Communication is Key: Getting your Landlord Tenant Relationship Right
North Carolina sets out responsibilities for landlords and tenants by law in N.C.G.S. Chapter 42. Additional requirements may exist at the county or city level. There are some requirements set out by law that cannot be changed; for example, a landlord may only charge a maximum late fee of $15.00 or 5% of the monthly rent (whichever is greater) and cannot request more through their lease agreement. Charges made against a security deposit must be itemized and given to the tenant in writing after the tenant vacates the premises (for more information, read the Security Deposit Act, N.C.G.S. Chapter 42-54).
Yet frequently landlords and tenants find themselves working in a gray area not explicitly set out by the law and not adequately addressed in the lease agreement. Everyone agrees that the loss of heat in wintertime constitutes an emergency repair which must be addressed as soon as possible, but what if this happened in late spring or early fall, during the last or first cold day of the year?
How about air conditioning? The loss of A/C can affect one's overall comfort and enjoyment of the property. But if the HVAC system goes out, it could be days before A/C is available again, through no fault of the landlord or tenant. Or what about a situation where the A/C isn't cooling as much as you'd like it to - perhaps during a scorcher of a day when the A/C is set to 70 but only cools to 76. Emergency? Inconvenience?
Consider the situation of a minor repair. If a burner on an oven goes out but there are three other working burners, it may not be a big deal. But if over the course of several weeks no one repairs it, it could become a sore spot between the landlord and tenant, especially if there are several other minor repairs (such as a broken doorbell or icemaker) that haven't been addressed.
I've seen the above situations happen year in and year out. My advice: communication is key. No lease agreement can cover all possible scenarios faced in a landlord-tenant relationship. By keeping communications open, these issue are more likely to be resolved.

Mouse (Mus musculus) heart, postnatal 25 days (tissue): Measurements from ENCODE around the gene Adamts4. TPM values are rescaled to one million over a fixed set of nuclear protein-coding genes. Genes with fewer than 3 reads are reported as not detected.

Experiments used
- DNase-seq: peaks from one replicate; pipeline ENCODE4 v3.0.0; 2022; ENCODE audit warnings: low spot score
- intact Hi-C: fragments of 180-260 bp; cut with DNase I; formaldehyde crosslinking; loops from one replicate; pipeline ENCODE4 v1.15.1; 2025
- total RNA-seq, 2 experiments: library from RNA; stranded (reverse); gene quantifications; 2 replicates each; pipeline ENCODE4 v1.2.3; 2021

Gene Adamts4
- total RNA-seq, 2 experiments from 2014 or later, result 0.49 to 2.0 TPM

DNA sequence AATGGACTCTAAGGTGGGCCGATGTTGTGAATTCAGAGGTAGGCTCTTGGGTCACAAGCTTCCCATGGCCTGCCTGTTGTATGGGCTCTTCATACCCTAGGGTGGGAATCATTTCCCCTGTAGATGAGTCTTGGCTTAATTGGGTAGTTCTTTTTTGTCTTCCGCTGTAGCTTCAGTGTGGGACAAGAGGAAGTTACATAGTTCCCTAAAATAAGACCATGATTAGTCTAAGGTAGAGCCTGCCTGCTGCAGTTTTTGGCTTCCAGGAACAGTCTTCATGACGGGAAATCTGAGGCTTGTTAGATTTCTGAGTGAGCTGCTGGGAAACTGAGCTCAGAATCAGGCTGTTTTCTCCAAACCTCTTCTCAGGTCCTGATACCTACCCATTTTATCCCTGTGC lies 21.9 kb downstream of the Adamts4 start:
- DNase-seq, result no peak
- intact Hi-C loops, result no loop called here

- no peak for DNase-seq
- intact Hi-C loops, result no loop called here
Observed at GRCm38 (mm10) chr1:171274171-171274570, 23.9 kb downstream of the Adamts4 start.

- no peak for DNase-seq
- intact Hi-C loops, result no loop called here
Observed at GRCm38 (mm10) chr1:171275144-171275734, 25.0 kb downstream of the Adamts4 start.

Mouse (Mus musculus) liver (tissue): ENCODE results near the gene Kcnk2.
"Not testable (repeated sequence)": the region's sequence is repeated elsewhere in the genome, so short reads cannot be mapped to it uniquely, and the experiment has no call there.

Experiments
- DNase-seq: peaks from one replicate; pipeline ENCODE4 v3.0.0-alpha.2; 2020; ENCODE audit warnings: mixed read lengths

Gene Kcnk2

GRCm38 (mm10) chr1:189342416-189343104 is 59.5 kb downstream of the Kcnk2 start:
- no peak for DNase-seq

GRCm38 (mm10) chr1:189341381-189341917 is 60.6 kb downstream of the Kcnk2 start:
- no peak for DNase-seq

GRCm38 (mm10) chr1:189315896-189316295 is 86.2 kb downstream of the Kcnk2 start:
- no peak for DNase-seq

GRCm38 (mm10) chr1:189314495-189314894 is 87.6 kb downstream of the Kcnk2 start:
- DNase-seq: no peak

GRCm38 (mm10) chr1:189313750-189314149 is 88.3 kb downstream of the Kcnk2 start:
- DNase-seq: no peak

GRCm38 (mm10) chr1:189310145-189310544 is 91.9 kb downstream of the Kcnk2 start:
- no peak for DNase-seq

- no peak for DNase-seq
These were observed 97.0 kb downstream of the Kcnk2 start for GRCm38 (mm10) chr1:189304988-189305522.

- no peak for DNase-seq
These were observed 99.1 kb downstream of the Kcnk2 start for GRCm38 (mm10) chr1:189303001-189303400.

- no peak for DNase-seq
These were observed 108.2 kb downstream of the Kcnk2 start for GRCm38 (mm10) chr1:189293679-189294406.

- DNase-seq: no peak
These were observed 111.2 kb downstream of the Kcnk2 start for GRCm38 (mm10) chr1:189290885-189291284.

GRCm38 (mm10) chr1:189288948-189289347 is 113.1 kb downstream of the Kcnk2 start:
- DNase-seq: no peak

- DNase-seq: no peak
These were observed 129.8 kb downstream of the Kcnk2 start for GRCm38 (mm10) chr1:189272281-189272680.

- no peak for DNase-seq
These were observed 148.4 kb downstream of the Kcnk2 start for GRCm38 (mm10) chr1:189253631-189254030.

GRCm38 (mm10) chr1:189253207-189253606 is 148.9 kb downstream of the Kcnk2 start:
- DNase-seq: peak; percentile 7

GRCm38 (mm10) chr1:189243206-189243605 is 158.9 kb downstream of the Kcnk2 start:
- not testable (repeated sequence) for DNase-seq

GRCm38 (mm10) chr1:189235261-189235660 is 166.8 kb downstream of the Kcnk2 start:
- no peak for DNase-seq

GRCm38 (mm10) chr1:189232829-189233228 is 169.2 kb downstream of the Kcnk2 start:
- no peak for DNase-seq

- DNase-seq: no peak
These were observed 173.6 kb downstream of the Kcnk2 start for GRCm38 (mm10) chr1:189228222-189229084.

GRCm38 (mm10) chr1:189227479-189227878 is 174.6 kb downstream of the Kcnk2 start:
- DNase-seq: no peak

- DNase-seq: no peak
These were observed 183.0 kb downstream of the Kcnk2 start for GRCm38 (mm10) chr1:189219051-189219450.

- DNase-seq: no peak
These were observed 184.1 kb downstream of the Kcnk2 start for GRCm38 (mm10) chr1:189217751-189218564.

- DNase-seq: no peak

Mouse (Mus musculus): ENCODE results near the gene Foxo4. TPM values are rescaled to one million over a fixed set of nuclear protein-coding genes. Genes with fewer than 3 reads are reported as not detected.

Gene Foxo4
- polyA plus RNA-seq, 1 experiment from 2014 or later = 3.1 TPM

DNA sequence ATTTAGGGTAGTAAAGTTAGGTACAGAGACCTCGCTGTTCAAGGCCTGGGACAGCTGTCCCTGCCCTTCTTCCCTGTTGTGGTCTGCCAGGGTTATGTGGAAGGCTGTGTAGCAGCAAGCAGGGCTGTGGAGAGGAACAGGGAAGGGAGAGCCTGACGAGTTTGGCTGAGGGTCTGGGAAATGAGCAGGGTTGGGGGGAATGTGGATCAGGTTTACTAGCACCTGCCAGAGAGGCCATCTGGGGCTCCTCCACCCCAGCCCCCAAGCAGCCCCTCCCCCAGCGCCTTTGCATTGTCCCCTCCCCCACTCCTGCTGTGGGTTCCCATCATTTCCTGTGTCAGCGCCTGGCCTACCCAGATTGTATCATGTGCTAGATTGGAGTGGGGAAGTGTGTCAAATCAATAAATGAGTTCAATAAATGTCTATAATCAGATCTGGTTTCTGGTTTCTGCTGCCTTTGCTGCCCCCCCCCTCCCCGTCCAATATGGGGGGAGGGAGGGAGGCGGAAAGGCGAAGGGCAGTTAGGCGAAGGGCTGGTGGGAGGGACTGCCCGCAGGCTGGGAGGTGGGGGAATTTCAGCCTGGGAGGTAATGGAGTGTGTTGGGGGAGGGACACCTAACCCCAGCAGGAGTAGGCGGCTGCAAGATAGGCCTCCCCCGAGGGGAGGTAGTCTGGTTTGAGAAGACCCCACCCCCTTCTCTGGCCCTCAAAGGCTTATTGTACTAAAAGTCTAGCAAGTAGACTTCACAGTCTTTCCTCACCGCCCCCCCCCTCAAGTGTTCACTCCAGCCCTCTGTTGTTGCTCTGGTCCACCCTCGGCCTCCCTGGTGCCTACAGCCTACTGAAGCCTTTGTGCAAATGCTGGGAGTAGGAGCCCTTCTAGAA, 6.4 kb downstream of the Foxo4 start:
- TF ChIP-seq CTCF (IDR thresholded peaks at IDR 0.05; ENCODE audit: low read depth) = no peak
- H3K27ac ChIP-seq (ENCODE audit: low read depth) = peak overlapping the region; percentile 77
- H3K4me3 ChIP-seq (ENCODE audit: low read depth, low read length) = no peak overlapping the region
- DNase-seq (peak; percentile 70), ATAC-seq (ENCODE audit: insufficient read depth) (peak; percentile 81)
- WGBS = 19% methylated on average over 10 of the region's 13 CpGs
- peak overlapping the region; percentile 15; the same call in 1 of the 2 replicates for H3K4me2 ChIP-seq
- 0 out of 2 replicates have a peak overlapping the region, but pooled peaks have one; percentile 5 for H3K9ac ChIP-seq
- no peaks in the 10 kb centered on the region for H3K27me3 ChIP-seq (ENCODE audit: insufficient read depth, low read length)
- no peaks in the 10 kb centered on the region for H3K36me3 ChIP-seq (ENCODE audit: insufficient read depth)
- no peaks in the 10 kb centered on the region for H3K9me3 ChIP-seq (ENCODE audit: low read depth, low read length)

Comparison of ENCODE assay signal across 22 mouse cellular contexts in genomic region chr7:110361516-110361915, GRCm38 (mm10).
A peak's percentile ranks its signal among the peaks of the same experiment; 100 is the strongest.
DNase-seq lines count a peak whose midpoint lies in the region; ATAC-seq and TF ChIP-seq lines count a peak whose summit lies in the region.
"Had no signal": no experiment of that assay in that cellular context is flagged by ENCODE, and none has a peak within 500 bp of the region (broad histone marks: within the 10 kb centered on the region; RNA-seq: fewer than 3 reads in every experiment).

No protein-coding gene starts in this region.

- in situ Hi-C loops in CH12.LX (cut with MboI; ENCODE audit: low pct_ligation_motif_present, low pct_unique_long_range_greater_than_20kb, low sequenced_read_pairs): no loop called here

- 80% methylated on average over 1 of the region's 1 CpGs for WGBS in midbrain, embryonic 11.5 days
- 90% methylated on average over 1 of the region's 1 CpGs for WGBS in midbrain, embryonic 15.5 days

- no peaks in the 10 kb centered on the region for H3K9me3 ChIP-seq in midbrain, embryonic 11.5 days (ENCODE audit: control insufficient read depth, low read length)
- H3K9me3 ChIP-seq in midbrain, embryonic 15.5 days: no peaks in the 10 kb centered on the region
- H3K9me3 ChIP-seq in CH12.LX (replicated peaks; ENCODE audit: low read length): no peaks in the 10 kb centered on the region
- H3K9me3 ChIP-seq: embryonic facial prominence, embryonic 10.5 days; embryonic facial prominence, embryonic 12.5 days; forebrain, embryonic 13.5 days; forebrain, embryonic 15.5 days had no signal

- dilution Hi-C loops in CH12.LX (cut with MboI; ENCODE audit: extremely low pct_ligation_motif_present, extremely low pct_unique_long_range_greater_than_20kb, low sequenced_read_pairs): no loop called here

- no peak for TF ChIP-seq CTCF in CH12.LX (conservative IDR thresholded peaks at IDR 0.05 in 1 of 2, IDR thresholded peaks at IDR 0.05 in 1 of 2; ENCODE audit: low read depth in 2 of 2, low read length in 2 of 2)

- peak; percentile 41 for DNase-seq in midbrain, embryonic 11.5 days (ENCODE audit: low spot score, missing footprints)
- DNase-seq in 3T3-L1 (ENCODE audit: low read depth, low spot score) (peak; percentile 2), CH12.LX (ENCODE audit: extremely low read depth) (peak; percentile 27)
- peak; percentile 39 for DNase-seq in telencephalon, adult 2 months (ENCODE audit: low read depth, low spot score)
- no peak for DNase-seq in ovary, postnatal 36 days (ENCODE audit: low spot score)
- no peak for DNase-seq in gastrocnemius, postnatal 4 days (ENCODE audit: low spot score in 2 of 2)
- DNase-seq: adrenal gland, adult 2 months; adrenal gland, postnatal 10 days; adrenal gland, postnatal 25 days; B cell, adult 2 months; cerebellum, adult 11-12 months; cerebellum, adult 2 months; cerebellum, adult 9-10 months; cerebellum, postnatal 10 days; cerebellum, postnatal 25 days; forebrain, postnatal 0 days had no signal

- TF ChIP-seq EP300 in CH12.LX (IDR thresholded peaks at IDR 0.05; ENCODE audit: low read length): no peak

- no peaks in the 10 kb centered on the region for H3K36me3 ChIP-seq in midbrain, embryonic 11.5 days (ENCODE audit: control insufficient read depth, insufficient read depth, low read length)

Landlords should communicate the status of repairs to tenants when significant information becomes available. If an A/C unit dies and a compressor needs to be replaced, let the tenant know the estimated time of repair. Consider providing a rent credit (even though you may not be required to do so) to show the tenant you recognize they're being inconvenienced. Communicate through email if possible to keep a record of how you've updated the tenant on all repairs.
Tenants should notify their landlord of a repair as soon as possible, preferably in writing (or by phone call with a follow up in writing). Let the landlord know whether it is OK to have maintenance at your unit while you are away. If not, provide the landlord with times that you will be available and understand you may delay maintenance if your schedules don't sync.
For minor repairs, both parties should keep an open mind. A tenant should always notify their landlord of a minor repair even if it its not presently affecting them. A larger issue may arise in the future which could have been addressed had the issue been promptly reported. Likewise, a landlord should respond to the request by explaining how and when the issue will be addressed. If it is an issue that both parties decide to let go unaddressed, be sure this understanding is in writing.
It would be easy if the law or the lease simply pointed out who had to do what, how, and when for all circumstances. But both the law and lease recognize that life is complex and all circumstances cannot be foreseen. Keeping communications open at all times helps resolve issues not specifically addressed by law or in the lease agreement, and will increase the strength of the landlord tenant relationship.